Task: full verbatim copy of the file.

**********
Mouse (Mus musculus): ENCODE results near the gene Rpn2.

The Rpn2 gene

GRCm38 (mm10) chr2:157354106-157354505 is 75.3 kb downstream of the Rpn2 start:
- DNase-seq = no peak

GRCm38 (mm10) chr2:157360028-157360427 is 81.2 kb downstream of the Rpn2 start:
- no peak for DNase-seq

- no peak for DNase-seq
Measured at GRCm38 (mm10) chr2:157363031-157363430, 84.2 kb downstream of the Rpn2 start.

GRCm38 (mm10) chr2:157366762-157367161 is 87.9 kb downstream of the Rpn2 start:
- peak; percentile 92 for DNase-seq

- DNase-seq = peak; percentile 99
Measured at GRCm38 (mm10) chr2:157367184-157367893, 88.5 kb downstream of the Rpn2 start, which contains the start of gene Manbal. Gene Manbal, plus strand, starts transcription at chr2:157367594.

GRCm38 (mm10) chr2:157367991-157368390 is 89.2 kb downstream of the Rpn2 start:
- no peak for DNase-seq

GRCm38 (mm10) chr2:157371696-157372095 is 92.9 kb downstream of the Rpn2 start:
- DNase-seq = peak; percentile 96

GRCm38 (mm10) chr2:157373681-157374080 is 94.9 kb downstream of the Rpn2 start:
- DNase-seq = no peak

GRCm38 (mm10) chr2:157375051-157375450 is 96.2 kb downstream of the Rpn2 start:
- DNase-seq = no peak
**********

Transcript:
Mouse (Mus musculus): ENCODE results near the gene Rpn2.

The Rpn2 gene

GRCm38 (mm10) chr2:157354106-157354505 is 75.3 kb downstream of the Rpn2 start:
- DNase-seq = no peak

GRCm38 (mm10) chr2:157360028-157360427 is 81.2 kb downstream of the Rpn2 start:
- no peak for DNase-seq

- no peak for DNase-seq
Measured at GRCm38 (mm10) chr2:157363031-157363430, 84.2 kb downstream of the Rpn2 start.

GRCm38 (mm10) chr2:157366762-157367161 is 87.9 kb downstream of the Rpn2 start:
- peak; percentile 92 for DNase-seq

- DNase-seq = peak; percentile 99
Measured at GRCm38 (mm10) chr2:157367184-157367893, 88.5 kb downstream of the Rpn2 start, which contains the start of gene Manbal. Gene Manbal, plus strand, starts transcription at chr2:157367594.

GRCm38 (mm10) chr2:157367991-157368390 is 89.2 kb downstream of the Rpn2 start:
- no peak for DNase-seq

GRCm38 (mm10) chr2:157371696-157372095 is 92.9 kb downstream of the Rpn2 start:
- DNase-seq = peak; percentile 96

GRCm38 (mm10) chr2:157373681-157374080 is 94.9 kb downstream of the Rpn2 start:
- DNase-seq = no peak

GRCm38 (mm10) chr2:157375051-157375450 is 96.2 kb downstream of the Rpn2 start:
- DNase-seq = no peak